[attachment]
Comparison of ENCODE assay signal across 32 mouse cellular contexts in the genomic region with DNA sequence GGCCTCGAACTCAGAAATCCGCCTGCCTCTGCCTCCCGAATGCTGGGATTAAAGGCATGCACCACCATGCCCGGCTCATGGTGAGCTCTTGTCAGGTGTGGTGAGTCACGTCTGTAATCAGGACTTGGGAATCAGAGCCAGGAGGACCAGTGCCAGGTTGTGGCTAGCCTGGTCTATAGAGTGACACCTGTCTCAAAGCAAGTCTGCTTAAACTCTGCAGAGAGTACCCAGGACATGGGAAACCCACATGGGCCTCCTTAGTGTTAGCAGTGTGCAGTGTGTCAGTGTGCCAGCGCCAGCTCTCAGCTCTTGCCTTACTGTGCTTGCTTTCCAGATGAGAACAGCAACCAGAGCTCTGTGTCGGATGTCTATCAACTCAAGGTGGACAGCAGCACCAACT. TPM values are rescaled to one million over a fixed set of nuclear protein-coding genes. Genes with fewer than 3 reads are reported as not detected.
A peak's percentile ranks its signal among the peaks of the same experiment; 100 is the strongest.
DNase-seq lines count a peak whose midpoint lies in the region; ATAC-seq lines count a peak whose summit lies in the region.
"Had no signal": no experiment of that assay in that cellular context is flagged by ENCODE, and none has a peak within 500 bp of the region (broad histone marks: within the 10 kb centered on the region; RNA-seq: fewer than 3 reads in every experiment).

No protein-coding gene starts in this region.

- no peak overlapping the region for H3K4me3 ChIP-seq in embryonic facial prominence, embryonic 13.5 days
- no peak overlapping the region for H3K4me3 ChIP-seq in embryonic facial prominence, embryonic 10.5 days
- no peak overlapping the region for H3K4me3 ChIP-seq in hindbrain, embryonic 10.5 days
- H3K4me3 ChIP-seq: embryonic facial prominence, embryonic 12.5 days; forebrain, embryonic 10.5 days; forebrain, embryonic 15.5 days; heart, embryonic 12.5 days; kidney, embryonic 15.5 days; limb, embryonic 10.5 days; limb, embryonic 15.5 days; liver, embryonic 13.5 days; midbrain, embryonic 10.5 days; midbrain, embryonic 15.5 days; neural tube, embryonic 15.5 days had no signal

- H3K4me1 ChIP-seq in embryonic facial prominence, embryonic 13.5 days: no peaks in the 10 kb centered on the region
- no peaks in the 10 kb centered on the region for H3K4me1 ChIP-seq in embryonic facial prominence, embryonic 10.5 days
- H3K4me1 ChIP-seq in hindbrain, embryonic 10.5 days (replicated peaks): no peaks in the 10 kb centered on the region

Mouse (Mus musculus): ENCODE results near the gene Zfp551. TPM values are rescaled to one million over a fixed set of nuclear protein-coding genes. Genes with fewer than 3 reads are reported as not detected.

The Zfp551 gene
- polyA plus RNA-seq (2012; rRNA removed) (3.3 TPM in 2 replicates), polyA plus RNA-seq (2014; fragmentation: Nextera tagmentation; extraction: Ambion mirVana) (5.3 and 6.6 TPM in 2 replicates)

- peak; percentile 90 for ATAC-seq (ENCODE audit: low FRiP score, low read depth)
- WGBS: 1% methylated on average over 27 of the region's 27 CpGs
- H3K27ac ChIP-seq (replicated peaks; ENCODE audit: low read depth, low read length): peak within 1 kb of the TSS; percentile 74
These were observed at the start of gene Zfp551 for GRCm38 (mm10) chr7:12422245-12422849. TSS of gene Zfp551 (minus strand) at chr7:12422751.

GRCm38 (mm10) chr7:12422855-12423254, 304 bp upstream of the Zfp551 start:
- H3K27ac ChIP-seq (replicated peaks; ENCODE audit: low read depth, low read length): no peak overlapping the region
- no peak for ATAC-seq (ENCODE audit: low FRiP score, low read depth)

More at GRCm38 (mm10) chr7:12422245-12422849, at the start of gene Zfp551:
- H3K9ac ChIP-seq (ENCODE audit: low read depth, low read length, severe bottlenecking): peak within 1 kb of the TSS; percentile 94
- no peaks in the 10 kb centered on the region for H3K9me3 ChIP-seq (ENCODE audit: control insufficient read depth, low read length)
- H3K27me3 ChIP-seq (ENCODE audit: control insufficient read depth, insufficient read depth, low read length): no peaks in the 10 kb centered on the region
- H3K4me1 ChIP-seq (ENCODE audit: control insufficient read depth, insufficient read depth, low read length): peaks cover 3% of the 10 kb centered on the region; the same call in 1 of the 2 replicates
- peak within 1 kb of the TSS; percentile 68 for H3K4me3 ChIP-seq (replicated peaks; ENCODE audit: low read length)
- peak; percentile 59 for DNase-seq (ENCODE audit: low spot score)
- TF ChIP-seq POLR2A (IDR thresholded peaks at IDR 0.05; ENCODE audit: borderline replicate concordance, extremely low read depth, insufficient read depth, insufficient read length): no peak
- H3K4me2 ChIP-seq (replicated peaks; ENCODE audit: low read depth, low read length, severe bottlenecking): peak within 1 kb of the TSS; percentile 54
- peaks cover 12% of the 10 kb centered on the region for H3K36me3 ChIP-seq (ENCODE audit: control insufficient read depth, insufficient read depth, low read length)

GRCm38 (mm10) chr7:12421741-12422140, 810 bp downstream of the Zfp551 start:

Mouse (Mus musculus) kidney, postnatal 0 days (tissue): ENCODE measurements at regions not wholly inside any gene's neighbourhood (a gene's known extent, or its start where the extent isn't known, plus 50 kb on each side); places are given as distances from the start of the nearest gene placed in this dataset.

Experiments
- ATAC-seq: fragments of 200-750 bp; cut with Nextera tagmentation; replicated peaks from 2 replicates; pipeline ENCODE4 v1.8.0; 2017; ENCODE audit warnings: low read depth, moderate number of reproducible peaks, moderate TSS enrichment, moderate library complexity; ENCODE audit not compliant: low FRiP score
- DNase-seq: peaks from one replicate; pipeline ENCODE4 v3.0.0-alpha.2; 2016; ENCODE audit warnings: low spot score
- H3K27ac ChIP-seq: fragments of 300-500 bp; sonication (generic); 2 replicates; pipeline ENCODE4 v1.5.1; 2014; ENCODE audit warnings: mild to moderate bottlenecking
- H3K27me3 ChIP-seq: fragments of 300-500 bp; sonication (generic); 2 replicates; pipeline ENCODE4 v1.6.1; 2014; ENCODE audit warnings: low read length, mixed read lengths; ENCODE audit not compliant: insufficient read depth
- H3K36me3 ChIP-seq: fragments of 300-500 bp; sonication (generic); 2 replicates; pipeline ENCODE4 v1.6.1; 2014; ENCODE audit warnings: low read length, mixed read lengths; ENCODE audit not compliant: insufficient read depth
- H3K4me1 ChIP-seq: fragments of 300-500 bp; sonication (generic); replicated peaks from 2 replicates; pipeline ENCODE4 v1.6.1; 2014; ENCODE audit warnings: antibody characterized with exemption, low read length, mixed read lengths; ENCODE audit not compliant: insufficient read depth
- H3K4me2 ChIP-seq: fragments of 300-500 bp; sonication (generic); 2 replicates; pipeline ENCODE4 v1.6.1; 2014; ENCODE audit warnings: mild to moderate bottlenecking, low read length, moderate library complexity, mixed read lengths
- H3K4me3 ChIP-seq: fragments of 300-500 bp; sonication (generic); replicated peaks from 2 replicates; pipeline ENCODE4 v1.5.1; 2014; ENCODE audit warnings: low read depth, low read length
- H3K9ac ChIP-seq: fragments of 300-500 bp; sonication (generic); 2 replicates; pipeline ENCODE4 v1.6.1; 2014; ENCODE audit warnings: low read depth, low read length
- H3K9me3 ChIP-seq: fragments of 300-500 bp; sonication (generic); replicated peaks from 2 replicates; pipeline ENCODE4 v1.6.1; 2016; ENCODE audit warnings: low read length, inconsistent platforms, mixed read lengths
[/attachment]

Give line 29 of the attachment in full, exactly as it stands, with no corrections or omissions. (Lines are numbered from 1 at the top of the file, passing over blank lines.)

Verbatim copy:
- peak; percentile 59 for DNase-seq (ENCODE audit: low spot score)